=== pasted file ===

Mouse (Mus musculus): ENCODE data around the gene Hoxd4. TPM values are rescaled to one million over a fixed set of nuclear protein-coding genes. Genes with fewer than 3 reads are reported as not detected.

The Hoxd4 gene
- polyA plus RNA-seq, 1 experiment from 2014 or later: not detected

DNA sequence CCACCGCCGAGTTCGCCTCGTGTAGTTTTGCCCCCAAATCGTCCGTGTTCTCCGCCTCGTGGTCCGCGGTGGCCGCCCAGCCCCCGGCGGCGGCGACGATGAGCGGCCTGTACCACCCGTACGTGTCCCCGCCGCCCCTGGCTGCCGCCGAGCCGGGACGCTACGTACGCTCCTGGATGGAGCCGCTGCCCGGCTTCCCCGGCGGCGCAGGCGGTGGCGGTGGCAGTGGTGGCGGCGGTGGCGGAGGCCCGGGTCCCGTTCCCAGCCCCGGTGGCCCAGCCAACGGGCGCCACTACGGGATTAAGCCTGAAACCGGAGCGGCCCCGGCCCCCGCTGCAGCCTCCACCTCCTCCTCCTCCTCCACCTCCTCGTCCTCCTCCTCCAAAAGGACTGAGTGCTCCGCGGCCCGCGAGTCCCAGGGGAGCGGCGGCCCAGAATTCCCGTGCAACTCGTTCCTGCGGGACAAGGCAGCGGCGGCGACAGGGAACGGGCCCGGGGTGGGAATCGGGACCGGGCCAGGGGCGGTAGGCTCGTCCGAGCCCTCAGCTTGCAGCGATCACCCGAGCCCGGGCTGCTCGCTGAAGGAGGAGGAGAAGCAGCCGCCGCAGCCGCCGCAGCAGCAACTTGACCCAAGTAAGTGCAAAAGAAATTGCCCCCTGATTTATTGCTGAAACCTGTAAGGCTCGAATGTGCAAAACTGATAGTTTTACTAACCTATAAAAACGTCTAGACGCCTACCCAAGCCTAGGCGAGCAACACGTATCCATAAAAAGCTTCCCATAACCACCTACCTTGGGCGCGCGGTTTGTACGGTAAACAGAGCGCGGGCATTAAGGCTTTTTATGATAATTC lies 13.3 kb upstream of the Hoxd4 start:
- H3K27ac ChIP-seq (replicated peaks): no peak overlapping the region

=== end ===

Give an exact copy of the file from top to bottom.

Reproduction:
Mouse (Mus musculus): ENCODE data around the gene Hoxd4. TPM values are rescaled to one million over a fixed set of nuclear protein-coding genes. Genes with fewer than 3 reads are reported as not detected.

The Hoxd4 gene
- polyA plus RNA-seq, 1 experiment from 2014 or later: not detected

DNA sequence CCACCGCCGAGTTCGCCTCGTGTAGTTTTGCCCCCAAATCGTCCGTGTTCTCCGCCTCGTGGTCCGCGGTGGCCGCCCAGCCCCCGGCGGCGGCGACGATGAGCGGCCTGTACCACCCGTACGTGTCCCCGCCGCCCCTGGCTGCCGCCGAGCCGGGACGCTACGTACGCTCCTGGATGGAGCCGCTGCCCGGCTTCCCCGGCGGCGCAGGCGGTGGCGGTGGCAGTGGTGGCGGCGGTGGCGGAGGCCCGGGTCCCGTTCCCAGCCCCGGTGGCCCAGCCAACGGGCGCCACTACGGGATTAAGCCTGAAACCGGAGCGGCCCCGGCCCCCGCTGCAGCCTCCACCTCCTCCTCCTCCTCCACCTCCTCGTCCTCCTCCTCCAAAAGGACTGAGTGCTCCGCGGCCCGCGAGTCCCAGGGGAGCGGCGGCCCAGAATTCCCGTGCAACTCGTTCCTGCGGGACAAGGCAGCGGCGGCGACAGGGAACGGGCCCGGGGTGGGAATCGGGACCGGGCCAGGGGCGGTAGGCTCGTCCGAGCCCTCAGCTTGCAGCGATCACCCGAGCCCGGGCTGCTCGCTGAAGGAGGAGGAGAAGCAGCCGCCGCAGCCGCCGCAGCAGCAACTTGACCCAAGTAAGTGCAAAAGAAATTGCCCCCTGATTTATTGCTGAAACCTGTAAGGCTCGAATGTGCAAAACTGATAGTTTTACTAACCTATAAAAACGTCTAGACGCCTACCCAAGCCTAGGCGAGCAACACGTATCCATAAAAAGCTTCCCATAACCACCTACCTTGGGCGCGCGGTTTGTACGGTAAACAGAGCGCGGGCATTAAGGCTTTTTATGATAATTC lies 13.3 kb upstream of the Hoxd4 start:
- H3K27ac ChIP-seq (replicated peaks): no peak overlapping the region